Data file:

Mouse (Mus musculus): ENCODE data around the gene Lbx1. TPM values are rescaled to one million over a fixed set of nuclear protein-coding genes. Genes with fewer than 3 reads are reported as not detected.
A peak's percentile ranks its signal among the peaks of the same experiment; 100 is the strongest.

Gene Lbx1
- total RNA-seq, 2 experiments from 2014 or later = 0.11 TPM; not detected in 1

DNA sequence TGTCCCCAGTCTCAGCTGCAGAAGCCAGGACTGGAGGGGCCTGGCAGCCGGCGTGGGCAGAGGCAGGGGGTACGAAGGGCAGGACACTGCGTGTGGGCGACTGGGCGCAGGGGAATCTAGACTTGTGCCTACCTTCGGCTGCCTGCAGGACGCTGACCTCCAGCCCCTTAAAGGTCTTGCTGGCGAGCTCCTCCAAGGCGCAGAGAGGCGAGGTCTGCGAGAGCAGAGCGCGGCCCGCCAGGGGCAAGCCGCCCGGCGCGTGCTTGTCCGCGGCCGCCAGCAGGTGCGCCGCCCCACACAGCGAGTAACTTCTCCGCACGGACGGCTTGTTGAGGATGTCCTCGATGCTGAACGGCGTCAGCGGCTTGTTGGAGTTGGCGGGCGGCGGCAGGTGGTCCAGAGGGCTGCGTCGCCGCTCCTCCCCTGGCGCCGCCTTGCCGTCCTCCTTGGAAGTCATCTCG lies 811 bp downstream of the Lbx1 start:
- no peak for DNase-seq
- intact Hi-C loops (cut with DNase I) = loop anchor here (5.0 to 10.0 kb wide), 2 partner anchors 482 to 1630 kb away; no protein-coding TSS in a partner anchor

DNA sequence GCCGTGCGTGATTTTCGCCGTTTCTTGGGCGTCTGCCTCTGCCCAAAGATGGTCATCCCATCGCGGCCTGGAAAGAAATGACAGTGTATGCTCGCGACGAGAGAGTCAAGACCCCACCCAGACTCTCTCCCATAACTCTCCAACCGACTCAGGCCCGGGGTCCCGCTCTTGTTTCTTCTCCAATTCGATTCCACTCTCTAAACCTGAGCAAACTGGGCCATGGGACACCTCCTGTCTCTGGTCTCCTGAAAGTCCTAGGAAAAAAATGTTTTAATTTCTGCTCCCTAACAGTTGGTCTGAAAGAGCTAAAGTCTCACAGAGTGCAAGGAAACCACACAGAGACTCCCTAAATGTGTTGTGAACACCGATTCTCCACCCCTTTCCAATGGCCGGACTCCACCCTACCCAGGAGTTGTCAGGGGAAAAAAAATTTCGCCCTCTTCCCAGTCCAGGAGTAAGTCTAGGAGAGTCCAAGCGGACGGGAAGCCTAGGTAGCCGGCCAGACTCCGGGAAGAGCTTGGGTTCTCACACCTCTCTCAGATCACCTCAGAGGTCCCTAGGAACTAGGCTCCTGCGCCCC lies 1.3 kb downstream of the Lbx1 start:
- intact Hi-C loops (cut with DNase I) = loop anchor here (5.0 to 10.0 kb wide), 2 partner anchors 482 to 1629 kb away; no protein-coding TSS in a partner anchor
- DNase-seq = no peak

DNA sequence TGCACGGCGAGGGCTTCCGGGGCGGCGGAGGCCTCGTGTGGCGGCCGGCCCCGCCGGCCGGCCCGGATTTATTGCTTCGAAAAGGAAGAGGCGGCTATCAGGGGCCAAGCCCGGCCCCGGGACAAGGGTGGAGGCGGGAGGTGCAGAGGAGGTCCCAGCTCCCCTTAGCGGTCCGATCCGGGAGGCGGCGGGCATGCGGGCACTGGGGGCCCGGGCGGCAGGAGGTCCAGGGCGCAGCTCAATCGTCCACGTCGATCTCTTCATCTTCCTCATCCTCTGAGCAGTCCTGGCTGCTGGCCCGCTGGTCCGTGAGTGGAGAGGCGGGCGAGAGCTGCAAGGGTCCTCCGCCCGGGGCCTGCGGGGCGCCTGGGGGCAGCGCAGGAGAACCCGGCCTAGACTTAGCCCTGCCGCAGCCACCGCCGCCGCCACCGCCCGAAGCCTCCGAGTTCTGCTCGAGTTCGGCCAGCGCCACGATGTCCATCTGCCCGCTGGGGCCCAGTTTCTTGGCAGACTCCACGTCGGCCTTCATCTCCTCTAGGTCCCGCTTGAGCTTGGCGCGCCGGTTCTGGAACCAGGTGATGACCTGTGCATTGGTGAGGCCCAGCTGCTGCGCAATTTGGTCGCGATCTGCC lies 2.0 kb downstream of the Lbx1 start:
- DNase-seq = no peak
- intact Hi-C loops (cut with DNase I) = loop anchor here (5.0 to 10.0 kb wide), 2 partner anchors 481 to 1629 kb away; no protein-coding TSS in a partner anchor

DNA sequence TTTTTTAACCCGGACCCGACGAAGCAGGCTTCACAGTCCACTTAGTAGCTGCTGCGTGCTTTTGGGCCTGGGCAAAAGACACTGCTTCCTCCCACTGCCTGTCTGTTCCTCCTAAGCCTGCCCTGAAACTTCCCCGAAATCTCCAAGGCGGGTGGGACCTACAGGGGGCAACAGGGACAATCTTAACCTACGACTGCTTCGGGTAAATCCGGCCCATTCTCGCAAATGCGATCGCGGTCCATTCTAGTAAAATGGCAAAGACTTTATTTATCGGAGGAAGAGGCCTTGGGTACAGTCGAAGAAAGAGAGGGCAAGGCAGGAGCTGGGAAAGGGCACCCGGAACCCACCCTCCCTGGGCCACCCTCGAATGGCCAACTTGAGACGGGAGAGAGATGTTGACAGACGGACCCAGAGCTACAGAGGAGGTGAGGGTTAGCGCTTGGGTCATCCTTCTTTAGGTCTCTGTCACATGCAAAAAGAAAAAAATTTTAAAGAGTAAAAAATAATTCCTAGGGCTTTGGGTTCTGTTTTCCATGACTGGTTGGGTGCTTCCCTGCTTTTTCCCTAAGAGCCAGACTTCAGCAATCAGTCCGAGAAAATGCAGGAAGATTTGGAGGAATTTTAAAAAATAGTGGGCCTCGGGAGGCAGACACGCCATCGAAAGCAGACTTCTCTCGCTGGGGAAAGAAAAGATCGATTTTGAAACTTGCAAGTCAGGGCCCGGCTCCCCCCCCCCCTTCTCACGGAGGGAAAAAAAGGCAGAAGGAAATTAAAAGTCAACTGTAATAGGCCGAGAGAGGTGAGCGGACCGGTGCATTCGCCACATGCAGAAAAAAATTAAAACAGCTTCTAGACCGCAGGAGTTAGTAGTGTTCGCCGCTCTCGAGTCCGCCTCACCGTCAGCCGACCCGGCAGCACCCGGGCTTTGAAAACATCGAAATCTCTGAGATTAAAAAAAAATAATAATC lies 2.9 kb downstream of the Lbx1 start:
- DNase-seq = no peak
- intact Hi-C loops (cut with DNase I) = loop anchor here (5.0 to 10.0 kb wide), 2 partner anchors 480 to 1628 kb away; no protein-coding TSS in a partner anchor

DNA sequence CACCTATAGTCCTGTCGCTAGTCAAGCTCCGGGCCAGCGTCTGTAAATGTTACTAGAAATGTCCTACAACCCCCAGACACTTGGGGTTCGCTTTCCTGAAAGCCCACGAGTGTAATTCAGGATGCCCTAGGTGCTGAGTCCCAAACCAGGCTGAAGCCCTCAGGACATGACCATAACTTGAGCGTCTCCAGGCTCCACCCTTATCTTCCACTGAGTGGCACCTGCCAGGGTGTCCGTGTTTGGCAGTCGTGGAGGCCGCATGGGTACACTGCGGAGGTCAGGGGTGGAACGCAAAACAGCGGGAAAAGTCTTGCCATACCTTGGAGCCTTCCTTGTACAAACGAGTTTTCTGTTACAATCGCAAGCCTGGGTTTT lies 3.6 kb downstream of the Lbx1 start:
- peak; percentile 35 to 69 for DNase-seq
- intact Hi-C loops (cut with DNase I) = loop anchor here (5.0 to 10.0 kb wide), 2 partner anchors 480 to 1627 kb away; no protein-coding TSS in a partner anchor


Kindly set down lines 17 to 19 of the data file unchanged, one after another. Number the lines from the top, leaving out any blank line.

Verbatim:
DNA sequence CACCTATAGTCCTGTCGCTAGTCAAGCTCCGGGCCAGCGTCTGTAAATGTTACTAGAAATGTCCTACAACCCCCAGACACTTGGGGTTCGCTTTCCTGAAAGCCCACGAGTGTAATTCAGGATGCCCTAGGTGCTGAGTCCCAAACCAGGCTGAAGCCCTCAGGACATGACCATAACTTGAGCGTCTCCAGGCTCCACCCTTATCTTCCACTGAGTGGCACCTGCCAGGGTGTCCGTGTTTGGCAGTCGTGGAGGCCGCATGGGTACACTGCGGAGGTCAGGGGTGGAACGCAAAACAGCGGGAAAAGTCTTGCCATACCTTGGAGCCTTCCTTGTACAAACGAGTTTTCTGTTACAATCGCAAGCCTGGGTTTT lies 3.6 kb downstream of the Lbx1 start:
- peak; percentile 35 to 69 for DNase-seq
- intact Hi-C loops (cut with DNase I) = loop anchor here (5.0 to 10.0 kb wide), 2 partner anchors 480 to 1627 kb away; no protein-coding TSS in a partner anchor